Chinese applications to US grad schools dip
Updated: 2014-05-06 10:55
By Ai Heping in New York (China Daily USA)
For the second year in a row, the number of applications from Chinese students to get into US graduate schools has declined, according to a report.
Applications for this fall dropped 1 percent following a 3-percent drop a year earlier, said the report from the Washington-based Council of Graduate Schools.
The overall application number for US grad schools was up 7 percent, the report said, with the greatest growth - 32 percent - from India, for the second consecutive year. "It's all India," said Debra W. Stewart, the council's president.
"Dismissed by some observers a year ago as an aberration, the cooling of the Chinese market no longer can be written off as a one-year blip," said the report.
"Chinese graduate applications - and enrollment - have climbed upward, regularly and robustly. With double-digit annual growth, Chinese students have come to account for fully one-third of all foreign graduate students on American campuses, and their presence has helped offset flat-or in some disciplines, even declining - interest in graduate education among domestic students," the report said.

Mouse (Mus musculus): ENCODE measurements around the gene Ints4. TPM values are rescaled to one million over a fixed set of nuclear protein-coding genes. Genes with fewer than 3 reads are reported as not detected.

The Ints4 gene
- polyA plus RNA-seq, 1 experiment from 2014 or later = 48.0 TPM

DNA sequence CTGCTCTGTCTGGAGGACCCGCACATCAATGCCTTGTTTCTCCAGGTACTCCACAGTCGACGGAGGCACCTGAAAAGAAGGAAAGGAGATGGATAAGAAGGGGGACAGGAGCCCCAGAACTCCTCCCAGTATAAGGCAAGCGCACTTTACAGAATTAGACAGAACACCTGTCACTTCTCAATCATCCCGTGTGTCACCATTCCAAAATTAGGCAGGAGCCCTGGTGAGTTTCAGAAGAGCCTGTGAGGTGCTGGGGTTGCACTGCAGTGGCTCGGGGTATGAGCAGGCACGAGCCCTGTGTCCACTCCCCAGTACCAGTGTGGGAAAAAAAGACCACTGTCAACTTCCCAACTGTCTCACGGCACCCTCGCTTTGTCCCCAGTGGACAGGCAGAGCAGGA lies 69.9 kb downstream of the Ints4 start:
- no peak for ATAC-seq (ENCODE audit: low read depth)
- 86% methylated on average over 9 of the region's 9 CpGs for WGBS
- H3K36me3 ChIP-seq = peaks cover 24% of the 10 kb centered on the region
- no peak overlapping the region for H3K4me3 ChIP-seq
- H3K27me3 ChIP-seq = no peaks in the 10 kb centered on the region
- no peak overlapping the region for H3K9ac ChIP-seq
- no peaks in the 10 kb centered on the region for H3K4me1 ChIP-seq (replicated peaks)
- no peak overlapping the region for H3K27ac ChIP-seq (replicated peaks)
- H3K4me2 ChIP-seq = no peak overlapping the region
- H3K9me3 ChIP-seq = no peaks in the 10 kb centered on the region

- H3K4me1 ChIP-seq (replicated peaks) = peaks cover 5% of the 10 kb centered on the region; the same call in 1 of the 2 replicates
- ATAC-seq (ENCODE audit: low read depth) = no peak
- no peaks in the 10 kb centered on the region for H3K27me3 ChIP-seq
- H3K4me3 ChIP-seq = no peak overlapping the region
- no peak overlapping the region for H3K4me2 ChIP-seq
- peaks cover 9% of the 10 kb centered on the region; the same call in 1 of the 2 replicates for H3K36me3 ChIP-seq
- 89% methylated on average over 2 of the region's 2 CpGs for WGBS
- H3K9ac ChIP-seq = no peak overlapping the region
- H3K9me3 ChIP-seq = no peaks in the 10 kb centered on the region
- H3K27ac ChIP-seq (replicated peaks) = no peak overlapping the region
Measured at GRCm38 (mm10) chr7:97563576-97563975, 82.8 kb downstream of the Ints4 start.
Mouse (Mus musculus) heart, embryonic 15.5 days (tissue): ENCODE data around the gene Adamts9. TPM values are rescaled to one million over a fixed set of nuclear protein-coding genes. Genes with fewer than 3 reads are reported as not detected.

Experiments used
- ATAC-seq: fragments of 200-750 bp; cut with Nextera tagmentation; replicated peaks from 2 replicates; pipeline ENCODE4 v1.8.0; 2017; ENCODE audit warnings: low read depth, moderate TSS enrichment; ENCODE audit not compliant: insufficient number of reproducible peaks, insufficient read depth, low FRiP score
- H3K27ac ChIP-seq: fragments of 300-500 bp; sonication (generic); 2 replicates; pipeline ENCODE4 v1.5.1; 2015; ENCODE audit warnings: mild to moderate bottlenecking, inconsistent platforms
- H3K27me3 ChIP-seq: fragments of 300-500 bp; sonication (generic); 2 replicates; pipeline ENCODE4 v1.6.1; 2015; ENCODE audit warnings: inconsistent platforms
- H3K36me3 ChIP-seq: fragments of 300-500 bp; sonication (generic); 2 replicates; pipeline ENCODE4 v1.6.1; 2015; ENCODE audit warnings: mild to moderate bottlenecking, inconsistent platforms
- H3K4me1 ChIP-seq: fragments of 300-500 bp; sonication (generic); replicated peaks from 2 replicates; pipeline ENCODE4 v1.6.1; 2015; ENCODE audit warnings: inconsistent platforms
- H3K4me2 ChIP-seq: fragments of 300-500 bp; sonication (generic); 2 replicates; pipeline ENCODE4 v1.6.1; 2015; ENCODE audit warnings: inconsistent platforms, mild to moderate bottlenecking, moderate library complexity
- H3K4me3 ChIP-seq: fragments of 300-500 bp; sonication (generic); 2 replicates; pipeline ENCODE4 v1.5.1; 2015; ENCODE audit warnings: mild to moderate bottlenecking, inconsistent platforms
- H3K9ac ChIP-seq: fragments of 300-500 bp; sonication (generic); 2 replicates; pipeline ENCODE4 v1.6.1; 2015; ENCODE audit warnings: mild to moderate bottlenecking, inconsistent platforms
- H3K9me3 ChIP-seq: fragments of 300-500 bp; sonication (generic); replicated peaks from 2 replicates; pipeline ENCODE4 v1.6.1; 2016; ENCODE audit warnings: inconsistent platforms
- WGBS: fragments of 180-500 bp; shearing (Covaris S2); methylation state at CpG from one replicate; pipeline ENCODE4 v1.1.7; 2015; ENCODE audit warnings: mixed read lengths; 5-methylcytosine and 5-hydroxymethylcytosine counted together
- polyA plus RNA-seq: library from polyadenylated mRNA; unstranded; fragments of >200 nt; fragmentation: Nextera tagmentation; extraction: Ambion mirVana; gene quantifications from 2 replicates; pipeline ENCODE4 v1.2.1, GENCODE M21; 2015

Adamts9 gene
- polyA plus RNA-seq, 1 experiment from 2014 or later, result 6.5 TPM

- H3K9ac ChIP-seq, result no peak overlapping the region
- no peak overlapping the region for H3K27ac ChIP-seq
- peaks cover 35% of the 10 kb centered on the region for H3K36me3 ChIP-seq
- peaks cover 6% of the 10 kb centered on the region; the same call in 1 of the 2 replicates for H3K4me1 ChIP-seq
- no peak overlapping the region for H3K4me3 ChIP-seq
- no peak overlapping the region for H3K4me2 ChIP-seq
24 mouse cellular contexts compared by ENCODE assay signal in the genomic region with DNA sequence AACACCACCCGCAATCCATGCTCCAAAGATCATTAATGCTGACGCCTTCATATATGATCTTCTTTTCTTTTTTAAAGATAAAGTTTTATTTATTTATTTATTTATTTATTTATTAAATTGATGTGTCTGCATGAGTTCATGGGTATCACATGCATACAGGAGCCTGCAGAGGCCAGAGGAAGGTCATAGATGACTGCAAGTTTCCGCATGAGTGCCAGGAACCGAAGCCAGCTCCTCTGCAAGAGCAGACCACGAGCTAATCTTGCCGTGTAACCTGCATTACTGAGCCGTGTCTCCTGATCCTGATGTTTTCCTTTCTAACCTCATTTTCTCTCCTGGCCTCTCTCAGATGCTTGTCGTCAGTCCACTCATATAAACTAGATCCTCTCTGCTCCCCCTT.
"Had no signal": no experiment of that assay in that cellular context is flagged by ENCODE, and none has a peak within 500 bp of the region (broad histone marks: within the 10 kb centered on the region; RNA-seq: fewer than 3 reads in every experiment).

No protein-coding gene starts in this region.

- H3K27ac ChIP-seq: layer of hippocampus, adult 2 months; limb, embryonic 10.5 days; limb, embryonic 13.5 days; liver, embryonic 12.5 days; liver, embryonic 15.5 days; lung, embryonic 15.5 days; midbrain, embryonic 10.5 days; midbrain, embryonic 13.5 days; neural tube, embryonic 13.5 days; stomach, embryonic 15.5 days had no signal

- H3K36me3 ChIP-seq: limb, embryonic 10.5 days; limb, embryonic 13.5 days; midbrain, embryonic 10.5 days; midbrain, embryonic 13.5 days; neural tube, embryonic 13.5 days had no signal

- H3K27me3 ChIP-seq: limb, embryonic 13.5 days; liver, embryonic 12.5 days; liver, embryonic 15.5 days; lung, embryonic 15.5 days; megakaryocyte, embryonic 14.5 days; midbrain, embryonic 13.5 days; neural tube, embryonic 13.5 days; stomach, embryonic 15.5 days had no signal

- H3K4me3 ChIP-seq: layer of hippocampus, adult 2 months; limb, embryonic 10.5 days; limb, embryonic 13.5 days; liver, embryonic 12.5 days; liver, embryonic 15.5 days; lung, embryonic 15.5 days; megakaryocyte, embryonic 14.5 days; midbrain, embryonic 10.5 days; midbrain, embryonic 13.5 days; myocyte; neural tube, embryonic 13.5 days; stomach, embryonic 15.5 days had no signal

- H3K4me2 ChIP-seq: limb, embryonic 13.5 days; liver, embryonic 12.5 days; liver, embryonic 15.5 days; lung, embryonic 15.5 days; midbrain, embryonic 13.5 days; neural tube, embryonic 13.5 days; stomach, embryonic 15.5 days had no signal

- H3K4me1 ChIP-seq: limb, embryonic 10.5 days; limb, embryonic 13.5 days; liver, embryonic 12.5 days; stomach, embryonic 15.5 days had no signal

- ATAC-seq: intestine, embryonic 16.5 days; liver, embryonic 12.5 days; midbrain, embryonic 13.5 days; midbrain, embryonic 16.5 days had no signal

But the latest findings "turn the trend line of recent years on its head," added the report.
The council said the data are preliminary, but final enrollments tend to closely track application trends.
The decrease in applications from Chinese students could "reflect more-permanent changes," according to the report. "China has been spending big to improve its own research universities, a move that could persuade promising doctoral students to stay at home," it said. "As more Chinese students, both graduate students and undergraduates, go to the United States and other Western countries to study, there also is a growing debate in China about the value of an overseas degree."
The report said there is no evidence yet that undergraduate enrollments from China are declining, US colleges which rely heavily on full-fee-paying Chinese undergraduates to offset their own budget cuts "are likely to be watching closely to see if the council's numbers are a bellwether of broader declines."
The survey was conducted in February and March of the graduate-school council's 509 American members.
(China Daily USA 05/06/2014 page1)